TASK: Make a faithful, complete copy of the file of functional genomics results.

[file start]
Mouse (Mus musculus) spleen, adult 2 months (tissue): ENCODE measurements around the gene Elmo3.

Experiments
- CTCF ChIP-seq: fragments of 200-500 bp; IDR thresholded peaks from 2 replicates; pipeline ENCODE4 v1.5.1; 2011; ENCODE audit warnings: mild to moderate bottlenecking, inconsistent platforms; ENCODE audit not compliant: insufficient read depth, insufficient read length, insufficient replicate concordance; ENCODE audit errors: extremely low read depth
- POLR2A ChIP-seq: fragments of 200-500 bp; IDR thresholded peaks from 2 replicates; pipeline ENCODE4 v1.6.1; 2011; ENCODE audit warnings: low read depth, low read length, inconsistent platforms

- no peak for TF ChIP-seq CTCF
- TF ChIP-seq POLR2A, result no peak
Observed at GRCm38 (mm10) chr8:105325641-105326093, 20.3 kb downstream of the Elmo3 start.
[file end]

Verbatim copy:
Mouse (Mus musculus) spleen, adult 2 months (tissue): ENCODE measurements around the gene Elmo3.

Experiments
- CTCF ChIP-seq: fragments of 200-500 bp; IDR thresholded peaks from 2 replicates; pipeline ENCODE4 v1.5.1; 2011; ENCODE audit warnings: mild to moderate bottlenecking, inconsistent platforms; ENCODE audit not compliant: insufficient read depth, insufficient read length, insufficient replicate concordance; ENCODE audit errors: extremely low read depth
- POLR2A ChIP-seq: fragments of 200-500 bp; IDR thresholded peaks from 2 replicates; pipeline ENCODE4 v1.6.1; 2011; ENCODE audit warnings: low read depth, low read length, inconsistent platforms

- no peak for TF ChIP-seq CTCF
- TF ChIP-seq POLR2A, result no peak
Observed at GRCm38 (mm10) chr8:105325641-105326093, 20.3 kb downstream of the Elmo3 start.